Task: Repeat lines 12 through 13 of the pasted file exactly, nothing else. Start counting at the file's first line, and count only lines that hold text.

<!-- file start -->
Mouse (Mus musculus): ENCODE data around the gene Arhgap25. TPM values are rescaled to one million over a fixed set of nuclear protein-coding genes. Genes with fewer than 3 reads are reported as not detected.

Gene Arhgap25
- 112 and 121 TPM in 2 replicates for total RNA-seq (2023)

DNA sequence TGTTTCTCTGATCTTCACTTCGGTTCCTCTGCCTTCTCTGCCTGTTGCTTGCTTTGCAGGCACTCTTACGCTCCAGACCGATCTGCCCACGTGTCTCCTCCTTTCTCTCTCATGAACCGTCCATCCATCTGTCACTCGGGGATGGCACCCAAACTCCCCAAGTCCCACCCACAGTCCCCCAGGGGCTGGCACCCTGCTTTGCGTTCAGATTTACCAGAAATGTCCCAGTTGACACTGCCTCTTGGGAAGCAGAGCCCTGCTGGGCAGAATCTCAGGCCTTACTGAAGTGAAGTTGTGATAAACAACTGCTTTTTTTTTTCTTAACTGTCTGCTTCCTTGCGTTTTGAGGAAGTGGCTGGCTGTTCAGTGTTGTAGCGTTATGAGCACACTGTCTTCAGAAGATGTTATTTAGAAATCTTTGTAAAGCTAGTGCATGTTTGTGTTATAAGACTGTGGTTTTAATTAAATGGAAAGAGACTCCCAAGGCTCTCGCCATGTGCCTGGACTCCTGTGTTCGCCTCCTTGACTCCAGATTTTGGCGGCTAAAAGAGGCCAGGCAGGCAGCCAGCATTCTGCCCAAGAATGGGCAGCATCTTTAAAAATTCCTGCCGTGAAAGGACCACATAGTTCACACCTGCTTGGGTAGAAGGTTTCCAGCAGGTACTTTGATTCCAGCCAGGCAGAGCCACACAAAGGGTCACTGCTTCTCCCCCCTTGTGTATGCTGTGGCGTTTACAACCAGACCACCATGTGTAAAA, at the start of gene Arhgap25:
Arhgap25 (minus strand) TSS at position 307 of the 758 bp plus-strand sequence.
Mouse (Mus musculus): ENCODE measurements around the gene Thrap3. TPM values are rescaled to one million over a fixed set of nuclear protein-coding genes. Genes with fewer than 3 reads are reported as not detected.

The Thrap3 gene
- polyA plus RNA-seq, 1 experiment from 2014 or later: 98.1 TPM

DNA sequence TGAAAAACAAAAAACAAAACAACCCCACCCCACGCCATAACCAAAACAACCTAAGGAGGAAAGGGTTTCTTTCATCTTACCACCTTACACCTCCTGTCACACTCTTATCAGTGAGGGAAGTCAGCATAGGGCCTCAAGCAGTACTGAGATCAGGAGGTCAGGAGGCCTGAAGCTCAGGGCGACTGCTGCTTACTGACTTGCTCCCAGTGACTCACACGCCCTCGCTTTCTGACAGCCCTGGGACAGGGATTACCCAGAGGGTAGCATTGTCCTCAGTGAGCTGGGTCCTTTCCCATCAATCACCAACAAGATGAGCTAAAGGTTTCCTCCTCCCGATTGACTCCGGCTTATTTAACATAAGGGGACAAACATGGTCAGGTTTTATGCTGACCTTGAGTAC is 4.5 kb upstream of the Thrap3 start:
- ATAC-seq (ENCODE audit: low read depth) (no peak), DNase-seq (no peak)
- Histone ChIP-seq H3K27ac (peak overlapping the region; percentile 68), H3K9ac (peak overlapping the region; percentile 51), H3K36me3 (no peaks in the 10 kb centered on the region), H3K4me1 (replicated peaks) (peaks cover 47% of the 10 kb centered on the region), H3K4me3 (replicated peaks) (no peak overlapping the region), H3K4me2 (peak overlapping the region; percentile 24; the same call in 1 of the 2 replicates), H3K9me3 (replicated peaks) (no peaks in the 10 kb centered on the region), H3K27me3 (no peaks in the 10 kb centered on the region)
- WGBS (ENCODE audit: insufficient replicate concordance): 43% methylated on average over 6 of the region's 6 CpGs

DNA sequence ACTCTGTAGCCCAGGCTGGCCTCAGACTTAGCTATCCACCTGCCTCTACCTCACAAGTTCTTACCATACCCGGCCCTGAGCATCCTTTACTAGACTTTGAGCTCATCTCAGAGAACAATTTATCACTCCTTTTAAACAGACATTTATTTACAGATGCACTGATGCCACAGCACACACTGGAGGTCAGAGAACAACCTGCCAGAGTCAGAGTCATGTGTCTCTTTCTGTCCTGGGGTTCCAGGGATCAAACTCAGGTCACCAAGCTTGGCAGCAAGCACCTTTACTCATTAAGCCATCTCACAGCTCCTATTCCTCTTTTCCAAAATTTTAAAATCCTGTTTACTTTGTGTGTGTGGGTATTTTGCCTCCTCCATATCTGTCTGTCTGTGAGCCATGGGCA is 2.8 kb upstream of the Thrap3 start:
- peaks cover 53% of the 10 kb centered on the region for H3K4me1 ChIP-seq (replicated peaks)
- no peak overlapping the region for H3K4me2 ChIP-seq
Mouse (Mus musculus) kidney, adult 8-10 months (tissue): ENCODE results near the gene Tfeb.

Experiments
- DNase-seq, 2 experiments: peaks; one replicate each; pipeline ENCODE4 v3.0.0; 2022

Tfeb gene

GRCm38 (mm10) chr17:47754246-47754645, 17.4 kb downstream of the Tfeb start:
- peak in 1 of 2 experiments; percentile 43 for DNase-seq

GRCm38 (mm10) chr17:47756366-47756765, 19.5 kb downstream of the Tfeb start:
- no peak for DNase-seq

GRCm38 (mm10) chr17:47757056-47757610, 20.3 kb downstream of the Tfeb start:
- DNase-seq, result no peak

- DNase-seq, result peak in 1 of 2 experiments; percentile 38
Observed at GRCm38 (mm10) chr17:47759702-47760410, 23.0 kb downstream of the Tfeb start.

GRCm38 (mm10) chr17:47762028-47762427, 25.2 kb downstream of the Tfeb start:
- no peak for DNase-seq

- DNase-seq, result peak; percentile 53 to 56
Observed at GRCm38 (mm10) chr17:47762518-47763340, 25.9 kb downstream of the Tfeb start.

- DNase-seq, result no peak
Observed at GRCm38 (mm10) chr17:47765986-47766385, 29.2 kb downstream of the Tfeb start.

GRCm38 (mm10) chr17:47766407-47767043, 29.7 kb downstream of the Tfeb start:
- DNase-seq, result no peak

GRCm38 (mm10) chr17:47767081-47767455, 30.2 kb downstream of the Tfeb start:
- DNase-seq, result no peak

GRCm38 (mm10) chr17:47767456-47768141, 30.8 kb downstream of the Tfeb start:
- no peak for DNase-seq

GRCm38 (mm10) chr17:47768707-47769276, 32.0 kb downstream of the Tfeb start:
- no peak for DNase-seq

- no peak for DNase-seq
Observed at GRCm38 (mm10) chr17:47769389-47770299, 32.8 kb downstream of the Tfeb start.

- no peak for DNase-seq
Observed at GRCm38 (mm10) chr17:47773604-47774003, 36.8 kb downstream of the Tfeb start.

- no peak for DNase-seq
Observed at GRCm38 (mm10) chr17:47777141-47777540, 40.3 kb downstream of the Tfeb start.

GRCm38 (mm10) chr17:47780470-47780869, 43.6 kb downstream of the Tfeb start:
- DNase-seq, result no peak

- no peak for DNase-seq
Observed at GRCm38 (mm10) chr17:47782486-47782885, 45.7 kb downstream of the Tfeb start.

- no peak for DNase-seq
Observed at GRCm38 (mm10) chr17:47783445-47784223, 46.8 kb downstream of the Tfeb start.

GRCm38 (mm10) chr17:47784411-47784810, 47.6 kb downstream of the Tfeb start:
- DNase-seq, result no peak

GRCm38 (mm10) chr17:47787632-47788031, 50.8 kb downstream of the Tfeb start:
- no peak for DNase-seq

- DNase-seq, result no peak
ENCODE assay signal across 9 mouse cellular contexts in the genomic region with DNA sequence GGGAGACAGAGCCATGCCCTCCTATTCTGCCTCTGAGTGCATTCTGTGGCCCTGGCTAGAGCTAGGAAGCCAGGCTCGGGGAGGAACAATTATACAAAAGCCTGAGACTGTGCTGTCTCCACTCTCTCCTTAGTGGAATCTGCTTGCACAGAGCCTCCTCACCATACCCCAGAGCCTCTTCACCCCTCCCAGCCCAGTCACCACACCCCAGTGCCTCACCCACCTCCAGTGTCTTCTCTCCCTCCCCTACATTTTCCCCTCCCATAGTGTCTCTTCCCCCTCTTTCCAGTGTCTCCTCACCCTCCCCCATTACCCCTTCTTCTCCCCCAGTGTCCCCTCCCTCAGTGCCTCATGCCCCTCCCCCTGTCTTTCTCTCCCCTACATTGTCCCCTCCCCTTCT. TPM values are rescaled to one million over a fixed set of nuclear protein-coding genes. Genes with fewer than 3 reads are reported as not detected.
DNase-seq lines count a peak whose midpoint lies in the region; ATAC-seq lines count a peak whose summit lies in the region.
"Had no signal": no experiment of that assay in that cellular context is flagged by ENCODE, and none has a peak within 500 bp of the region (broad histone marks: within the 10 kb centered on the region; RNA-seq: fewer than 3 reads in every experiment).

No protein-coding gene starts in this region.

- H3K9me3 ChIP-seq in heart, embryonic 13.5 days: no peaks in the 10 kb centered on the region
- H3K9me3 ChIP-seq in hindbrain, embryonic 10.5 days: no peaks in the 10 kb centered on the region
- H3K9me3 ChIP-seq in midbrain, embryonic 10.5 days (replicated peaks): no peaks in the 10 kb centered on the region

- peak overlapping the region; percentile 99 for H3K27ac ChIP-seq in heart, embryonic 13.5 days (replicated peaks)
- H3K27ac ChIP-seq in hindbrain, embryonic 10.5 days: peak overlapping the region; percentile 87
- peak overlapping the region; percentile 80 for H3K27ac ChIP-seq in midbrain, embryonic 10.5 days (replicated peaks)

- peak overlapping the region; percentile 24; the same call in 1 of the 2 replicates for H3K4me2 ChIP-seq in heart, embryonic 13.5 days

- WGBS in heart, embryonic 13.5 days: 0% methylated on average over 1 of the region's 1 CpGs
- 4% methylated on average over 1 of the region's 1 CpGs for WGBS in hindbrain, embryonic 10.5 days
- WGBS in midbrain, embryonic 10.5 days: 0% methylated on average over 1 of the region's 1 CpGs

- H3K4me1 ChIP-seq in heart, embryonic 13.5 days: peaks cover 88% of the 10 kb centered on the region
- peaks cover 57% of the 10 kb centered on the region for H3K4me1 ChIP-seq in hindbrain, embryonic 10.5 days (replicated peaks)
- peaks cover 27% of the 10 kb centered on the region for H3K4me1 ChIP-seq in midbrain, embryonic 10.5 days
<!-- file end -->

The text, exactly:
- WGBS (ENCODE audit: insufficient replicate concordance): 43% methylated on average over 6 of the region's 6 CpGs

DNA sequence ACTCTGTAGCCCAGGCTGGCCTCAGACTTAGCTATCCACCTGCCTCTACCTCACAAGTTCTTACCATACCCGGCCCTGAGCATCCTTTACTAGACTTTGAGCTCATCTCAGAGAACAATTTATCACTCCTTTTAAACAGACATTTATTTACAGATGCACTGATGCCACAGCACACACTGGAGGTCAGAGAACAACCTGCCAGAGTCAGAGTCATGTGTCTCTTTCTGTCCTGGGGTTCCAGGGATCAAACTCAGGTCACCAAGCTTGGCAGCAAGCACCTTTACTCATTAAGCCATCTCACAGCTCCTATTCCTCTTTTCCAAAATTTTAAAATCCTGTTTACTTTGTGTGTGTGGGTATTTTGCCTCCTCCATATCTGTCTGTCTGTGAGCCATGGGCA is 2.8 kb upstream of the Thrap3 start: